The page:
On Friday morning, I sat watching the meteorologist jump all over the screen, moving her arms around and commenting on the swiftly dropping temperatures in Winthrop. I blinked the sleep out of my eyes and held a hot mug against my cheek. The coffee was too thin; I hadn't put enough grinds in the maker. Placing it on the table, I pulled a blanket around my shoulders and looked for something else on TV. Nathaniel hadn't told me any more about his memory, saying it was for the best. He didn't know details, anyway. He ducked out before the environmental seminar began, and I sat through an hour of discussion on global warming and wave patterns. The analytical side of the ocean.
When I finally settled on some old sitcom, I heard my mail slot open and close. That's strange, I thought. I didn't get much mail. All of the bills were electronic these days. Wrapping the blanket around my waist, I shuffled to the entrance hall. A simple white envelope lay on the floor. The handwriting was long and thin, written in dark red ink.
"Hello, Beck," it read. "We are excited you are coming to dinner with us. Hopefully, you will make it through the night. This is a black tie affair, please dress accordingly. Take care to prepare your character role as the Lawyer. Your life may depend on it."
Later that night, I ran my hand through my hair once again. I had cleaned myself up, bought a new tux, and tried to tame the mess of curls that I had for a head. My wealth showed tonight, and I grimaced. I hated it. It wasn't real wealth, it was stolen. Inherited, yes, but stolen originally. Annie would have hated it, too. I tugged one more time on the lapels of the suit and headed to the seventh floor.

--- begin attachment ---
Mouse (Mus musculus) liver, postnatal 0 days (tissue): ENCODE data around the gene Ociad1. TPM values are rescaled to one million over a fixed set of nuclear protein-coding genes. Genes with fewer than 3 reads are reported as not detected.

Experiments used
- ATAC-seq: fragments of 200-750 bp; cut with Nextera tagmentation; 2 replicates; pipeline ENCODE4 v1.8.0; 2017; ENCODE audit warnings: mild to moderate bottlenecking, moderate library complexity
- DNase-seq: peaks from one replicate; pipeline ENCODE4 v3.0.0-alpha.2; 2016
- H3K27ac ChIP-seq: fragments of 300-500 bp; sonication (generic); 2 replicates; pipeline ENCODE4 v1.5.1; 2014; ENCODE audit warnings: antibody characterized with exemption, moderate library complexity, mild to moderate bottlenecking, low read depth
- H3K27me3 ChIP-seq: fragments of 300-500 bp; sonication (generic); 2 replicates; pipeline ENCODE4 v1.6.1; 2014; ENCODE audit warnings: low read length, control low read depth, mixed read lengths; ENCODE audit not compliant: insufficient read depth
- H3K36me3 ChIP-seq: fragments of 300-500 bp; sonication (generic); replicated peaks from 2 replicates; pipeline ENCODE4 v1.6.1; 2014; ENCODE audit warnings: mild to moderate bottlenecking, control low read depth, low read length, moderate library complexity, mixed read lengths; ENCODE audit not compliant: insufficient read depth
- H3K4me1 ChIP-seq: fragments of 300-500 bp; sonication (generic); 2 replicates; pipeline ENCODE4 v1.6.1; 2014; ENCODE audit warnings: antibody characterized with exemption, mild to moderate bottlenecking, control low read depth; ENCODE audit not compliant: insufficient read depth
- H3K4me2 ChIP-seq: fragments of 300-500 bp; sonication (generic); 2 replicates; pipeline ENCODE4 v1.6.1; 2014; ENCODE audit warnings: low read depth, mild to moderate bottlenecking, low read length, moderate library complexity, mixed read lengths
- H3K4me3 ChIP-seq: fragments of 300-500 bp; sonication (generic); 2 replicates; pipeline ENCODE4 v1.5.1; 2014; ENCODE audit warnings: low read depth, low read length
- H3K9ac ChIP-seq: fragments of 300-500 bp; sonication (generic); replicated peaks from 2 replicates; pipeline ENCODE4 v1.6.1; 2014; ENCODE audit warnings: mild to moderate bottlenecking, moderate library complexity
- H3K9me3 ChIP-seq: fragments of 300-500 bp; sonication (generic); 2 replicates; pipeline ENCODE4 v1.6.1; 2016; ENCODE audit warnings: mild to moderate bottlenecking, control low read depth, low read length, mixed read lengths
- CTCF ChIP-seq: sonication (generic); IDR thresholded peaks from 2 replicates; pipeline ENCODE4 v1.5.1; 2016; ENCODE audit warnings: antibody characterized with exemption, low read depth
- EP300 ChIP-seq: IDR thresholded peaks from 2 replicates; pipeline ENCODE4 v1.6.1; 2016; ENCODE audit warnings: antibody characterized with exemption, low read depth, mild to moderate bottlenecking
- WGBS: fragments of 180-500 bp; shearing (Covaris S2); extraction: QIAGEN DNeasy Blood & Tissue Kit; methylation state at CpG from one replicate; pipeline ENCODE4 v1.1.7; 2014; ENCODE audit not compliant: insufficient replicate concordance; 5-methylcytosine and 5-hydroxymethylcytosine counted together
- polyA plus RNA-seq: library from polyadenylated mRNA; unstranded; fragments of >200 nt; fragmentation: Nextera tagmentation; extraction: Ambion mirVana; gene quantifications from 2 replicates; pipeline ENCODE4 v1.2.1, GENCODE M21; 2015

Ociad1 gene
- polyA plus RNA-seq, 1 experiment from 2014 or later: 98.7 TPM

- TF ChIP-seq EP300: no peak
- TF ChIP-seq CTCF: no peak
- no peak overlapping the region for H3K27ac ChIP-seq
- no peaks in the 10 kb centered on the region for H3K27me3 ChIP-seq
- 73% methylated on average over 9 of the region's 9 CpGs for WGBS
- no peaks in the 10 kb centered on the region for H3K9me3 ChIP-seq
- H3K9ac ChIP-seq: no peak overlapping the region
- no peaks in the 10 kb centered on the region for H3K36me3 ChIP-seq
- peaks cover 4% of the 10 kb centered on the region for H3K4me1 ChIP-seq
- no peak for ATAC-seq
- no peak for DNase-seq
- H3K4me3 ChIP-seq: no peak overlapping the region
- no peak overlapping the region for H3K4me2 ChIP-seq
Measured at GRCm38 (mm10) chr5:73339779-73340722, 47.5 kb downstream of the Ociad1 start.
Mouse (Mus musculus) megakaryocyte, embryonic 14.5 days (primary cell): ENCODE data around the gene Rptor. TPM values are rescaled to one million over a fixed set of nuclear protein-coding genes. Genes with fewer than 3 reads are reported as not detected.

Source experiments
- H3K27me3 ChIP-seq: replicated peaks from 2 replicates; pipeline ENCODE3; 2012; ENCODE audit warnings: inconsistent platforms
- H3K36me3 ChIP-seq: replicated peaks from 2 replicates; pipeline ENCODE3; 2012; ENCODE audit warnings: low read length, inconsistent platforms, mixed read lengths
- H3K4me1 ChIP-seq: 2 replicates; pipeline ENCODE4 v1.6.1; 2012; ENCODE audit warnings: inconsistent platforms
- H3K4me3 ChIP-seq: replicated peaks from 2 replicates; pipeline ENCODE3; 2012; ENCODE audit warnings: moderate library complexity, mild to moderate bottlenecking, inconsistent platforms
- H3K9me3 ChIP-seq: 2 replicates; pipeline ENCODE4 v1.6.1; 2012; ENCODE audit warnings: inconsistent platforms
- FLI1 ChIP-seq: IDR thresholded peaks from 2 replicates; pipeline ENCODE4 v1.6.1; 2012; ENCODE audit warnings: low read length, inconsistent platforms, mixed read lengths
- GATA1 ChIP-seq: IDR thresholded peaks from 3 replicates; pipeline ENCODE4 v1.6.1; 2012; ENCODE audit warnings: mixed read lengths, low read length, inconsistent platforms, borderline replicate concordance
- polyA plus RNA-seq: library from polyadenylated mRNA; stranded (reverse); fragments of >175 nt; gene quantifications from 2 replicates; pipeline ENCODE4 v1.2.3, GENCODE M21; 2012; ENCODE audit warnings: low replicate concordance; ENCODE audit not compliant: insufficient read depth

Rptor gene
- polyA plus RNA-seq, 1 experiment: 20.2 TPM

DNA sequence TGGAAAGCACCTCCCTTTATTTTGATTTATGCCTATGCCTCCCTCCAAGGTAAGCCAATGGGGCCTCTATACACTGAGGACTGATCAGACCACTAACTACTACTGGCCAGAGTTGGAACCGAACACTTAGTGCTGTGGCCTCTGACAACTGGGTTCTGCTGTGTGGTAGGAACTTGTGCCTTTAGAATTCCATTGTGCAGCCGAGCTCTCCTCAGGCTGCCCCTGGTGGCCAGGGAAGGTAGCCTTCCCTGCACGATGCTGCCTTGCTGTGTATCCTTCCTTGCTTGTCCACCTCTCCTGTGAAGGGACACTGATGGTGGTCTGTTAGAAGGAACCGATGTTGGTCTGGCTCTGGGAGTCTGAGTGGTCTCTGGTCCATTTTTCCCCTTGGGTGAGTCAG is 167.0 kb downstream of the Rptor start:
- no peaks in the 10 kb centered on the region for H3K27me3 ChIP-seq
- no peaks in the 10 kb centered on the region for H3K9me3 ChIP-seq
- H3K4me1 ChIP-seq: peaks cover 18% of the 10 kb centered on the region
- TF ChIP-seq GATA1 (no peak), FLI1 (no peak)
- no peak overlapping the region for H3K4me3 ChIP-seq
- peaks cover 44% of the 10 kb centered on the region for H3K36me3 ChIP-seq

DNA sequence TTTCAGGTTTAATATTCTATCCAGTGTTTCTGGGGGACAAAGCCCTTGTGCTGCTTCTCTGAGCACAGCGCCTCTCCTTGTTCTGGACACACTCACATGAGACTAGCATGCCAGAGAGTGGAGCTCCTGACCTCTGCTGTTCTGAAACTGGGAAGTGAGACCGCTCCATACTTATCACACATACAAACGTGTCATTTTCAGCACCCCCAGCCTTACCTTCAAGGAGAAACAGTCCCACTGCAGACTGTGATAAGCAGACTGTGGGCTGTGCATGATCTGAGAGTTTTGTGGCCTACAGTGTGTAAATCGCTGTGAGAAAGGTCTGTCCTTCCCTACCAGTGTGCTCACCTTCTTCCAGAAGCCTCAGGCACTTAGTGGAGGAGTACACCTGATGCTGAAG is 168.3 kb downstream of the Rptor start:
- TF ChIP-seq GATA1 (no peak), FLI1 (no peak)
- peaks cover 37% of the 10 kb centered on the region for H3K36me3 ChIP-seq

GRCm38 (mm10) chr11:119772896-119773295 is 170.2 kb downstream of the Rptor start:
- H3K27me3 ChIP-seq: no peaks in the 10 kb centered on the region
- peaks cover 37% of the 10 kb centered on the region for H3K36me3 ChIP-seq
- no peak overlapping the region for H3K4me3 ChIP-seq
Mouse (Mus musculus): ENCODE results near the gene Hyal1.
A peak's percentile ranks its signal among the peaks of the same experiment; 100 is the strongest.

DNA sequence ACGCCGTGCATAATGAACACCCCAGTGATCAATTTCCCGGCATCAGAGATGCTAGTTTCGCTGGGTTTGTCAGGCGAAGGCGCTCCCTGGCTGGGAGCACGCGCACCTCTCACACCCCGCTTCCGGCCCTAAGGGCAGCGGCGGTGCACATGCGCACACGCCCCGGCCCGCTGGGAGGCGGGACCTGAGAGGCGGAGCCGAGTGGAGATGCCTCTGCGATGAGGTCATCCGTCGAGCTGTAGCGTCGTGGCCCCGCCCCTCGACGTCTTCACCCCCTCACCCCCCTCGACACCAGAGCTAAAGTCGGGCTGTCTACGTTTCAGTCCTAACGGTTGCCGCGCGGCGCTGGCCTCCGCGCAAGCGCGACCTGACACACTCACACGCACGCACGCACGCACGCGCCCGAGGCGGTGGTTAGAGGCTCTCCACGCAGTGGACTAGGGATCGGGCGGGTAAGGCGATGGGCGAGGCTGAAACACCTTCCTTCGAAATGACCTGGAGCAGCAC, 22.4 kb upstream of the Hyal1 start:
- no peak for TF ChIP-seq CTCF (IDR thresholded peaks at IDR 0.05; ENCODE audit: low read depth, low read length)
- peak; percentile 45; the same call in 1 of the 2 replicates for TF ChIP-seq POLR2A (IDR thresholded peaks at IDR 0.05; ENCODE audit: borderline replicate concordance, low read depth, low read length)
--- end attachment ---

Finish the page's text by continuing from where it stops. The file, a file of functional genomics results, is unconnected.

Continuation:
Catching Nathaniel at the door, he seemed cool and collected. He had a tux on, also, and cleaned up well. Upon entering the warehouse, I set my worn briefcase against the wall beside the door. There was nothing in it; I had dug it up from the back of my closet earlier, and only carried it in to add to my "lawyer" persona. If there was one thing I was good at, it was theft, and tonight, I was the thief of someone's identity, and I played the part flawlessly. While mingling before the party as a good-natured, trustworthy family lawyer, I made more friends than I ever had during my entire existence at Winthrop. It was ironic, almost, but I wasn't upset. I didn't get out of the aquarium much, anyways.
Just when things were going extraordinarily well (I was talking to a girl who had an uncanny resemblance to Annie), the lights flickered and went out. There was a scream, and when the lights came back on, one of the men from the circus had slumped over the table, his face smacked into the middle of his soup bowl. Blood spilled over onto the table cloth. Women screamed, men jumped away in fear. I looked around frantically, searching for some sign of guilt in the faces of the guests.
Another benefit of growing up with Greyson was that I can lie and detect lies like nobody else. The fear in Annie-look-alike's eyes is too real... the familiarity in the young reporter's face is not malice... and Nathaniel's eyes are filled with dread; he's had too much happen to him in the past week. But when I turn to look at the ring master, he is already staring at me. And on his face is the biggest smile I've seen in a while.